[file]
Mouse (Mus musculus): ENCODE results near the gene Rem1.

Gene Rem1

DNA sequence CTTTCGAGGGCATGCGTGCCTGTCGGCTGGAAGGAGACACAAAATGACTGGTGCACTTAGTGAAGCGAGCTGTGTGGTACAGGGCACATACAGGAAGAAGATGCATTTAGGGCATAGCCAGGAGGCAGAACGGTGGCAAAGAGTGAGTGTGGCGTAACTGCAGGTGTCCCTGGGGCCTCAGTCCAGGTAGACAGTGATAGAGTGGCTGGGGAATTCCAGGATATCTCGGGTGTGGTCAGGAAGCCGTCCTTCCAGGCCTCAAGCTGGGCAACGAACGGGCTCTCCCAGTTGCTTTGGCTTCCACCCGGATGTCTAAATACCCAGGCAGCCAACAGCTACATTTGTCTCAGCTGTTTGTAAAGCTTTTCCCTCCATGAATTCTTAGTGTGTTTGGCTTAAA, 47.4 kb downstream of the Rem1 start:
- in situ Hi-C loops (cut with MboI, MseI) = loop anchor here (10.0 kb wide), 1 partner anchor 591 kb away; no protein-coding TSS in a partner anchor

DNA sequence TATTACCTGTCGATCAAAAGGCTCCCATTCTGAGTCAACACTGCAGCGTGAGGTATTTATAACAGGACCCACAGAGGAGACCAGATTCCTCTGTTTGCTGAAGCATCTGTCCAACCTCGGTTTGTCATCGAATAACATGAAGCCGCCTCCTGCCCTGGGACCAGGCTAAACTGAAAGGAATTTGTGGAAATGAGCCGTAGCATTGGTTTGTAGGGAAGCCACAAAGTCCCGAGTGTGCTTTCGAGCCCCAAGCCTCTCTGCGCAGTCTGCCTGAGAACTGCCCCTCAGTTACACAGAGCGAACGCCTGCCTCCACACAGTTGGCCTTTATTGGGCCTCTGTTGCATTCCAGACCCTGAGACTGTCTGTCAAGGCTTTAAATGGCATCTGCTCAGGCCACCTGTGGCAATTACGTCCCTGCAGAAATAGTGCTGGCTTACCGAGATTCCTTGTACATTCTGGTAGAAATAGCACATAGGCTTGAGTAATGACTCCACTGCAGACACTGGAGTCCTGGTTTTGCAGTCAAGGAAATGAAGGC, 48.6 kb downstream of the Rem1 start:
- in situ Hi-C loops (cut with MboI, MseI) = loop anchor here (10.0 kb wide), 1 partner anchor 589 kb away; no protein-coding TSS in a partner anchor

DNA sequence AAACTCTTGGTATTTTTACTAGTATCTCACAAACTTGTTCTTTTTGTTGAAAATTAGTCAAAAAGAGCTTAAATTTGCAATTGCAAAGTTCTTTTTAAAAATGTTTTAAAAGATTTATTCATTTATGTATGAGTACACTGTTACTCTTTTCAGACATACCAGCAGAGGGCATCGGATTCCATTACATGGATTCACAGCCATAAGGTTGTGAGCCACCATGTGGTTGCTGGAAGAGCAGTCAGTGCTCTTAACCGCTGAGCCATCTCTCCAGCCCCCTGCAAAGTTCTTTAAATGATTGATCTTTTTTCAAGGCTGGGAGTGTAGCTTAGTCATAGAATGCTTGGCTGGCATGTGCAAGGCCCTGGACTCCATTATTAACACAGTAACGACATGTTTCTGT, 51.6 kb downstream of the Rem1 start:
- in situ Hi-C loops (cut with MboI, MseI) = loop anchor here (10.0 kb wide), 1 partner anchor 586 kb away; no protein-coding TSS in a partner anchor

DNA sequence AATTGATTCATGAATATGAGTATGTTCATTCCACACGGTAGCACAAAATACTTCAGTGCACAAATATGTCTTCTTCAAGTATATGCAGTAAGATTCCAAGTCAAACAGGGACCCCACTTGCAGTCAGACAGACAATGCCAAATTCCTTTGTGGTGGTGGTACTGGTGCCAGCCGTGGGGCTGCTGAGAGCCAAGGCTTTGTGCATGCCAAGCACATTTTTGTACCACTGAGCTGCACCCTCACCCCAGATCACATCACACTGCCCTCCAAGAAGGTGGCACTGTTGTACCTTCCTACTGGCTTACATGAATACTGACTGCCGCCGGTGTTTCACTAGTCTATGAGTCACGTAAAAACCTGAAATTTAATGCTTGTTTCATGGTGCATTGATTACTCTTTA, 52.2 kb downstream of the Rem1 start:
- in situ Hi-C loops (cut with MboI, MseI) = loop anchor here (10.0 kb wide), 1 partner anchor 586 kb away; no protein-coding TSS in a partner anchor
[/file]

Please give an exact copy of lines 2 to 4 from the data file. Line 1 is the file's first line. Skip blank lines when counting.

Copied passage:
Gene Rem1

DNA sequence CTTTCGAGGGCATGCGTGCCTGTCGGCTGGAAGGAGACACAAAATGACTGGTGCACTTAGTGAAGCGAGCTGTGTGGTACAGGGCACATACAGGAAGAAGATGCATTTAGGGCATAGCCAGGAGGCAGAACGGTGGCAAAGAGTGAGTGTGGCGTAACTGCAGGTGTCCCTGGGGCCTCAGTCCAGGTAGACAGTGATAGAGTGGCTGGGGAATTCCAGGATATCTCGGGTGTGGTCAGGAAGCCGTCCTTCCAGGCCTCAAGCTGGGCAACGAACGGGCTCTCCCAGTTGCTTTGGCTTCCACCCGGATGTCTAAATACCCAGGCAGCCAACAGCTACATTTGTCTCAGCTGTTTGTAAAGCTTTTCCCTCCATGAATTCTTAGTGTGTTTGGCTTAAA, 47.4 kb downstream of the Rem1 start:
- in situ Hi-C loops (cut with MboI, MseI) = loop anchor here (10.0 kb wide), 1 partner anchor 591 kb away; no protein-coding TSS in a partner anchor